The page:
Captivating humanity for decades, the mystery of why dogs circle before pooping ranks with Bigfoot’s existence and Jimmy Hoffa’s death. The short answer is: one knows for certain. But science has offered a few enticing explanations.
Circling to get in a North/South position
One theory on pre-poop-circling holds that dogs circle before pooping to align themselves with the Earth’s magnetic field. A 2013 study of 70 dogs (and 1,893 poops and 5,582 pees!) found that dogs are sensitive to variations in Earth’s magnetic field and prefer to “excrete with the body being aligned along the north-south axis.” A more recent study confirms that dogs do indeed have “magneto reception,” or the ability to use the Earth’s magnetic field to navigate. But in the end, animal behavior expert, author, and professor emeritus of Ecology and Evolutionary Biology at the University of Colorado, Boulder Marc Bekoff says, no one really knows for sure. “Despite some experts claiming dogs always circle before they poop, it turns out that this isn’t at all so,” he says.
Circling to get the lay of the land
Dr. Bekoff says dogs may circle in attempts to get good footing or to be sure they can see who’s around when they’re in the act, which is a somewhat compromised position.
Circling could also be linked to the dog’s attempt to spread their scent, says Dr. Andrea Y. Tu, DVM, and Medical Director of Behavior Vets of New York. They will release identifying scent markers as they defecate, and in doing so, possibly lay claim to the patch of grass beneath.
Circling before lying down: Just “making the bed”
There are a few common explanations for why your dog circles before lying down. The first theory holds that circling is your dog’s way of simply making a more comfortable spot. Circling can involve one spin, or several spins, or the act of digging at the bed/rug/floor before plopping down. This could be a vestige of a nesting action, harking back to when dogs’ wild cousins had to tamp down grass and other surfaces, smoothing away any prickles or stones.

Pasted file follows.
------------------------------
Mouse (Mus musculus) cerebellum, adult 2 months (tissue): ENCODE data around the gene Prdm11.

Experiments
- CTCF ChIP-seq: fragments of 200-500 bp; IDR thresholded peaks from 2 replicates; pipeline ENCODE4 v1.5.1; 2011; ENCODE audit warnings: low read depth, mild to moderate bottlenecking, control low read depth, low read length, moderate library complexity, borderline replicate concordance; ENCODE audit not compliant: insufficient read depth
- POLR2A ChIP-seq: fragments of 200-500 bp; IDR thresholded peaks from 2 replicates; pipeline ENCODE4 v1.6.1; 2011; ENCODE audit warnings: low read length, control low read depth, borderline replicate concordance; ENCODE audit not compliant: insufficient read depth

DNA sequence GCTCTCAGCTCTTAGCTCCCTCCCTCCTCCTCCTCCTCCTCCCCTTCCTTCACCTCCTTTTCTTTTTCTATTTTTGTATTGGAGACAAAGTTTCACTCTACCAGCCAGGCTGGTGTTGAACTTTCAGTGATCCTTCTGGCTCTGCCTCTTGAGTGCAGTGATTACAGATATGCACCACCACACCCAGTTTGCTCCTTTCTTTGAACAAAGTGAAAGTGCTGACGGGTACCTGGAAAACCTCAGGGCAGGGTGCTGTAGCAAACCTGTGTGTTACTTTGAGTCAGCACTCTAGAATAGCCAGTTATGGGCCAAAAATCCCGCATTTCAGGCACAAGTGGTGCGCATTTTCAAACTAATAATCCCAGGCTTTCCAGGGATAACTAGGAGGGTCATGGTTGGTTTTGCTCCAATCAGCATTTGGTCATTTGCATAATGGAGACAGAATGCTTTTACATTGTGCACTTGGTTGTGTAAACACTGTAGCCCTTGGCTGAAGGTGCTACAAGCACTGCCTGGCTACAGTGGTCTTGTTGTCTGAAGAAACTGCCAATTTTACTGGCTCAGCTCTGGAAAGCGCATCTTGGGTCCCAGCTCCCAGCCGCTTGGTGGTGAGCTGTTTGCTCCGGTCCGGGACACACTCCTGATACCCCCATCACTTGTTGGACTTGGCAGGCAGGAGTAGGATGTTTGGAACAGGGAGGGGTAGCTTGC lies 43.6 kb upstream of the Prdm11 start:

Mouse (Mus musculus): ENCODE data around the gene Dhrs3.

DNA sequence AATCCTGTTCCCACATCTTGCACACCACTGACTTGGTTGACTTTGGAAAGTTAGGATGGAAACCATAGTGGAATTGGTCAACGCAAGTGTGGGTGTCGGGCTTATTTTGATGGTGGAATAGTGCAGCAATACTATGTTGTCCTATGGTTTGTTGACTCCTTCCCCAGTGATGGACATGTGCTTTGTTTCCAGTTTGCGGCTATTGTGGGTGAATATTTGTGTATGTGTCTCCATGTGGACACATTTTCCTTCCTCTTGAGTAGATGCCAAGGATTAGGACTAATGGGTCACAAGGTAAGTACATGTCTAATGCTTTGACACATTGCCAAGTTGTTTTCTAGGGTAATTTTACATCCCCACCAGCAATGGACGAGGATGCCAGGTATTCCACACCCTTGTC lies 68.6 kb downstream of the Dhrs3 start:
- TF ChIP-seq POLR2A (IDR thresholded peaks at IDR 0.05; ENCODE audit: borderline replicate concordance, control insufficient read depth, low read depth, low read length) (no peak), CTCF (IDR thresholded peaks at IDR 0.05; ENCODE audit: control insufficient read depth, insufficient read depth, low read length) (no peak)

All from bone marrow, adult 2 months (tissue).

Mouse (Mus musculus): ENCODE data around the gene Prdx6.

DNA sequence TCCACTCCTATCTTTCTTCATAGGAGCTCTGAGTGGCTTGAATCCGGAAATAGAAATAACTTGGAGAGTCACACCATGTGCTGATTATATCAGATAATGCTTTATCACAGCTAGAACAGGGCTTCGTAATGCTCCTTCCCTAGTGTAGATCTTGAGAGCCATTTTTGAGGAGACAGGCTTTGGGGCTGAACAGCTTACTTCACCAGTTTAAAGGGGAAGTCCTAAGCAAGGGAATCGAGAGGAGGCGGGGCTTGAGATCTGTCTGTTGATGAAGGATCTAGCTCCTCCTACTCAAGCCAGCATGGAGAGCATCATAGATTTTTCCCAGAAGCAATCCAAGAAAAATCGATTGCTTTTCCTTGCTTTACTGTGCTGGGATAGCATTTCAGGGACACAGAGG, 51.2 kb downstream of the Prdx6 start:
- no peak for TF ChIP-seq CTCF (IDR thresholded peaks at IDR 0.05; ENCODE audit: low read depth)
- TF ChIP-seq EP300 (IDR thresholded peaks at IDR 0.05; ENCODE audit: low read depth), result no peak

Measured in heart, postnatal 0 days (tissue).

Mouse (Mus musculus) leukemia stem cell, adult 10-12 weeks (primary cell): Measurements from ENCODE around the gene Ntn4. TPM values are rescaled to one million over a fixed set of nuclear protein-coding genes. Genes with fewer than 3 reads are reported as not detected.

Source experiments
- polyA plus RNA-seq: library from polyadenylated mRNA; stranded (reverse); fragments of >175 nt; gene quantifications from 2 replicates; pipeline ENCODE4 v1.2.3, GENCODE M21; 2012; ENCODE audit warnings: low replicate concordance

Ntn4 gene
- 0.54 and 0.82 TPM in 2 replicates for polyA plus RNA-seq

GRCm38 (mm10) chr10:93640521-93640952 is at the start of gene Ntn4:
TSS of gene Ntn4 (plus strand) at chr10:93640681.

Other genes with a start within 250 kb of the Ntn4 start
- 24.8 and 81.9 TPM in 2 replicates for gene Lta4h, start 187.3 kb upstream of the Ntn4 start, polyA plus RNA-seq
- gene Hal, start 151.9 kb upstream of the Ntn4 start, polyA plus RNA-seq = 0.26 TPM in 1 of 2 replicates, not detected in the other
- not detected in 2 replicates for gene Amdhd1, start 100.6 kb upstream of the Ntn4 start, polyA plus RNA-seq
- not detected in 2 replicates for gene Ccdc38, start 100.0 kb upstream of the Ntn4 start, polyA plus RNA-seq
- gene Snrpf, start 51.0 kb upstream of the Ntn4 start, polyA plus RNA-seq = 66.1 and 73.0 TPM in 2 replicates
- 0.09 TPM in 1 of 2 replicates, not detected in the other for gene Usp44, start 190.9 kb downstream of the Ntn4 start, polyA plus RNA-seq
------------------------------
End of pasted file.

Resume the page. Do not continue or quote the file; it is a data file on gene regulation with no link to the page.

Stanley Coren, PhD., professor emeritus in the Department of Psychology at the University of British Columbia and author of multiple books on dog behavior including The Intelligence of Dogs, conducted his own survey of 62 dogs to test this “nesting” theory. The dogs were observed bedding down on either a smooth surface or an uneven surface (like a thick shag rug). He found that dogs were about three times more likely to circle on the “rough” surface—the thick carpet—and several dogs on that surface also scratched or dug before lying down.
The other explanation for bed-time circling is that it’s another throwback evolutionary behavior linked to how wild canids arrange themselves in the most defensive position, with their nose to the wind and a quick sniff and visual scan for danger.
Conclusion: This one is really up for grabs, but circling is probably your dog’s way of feeling safe or getting comfortable before answering the call of nature, or laying down for the night.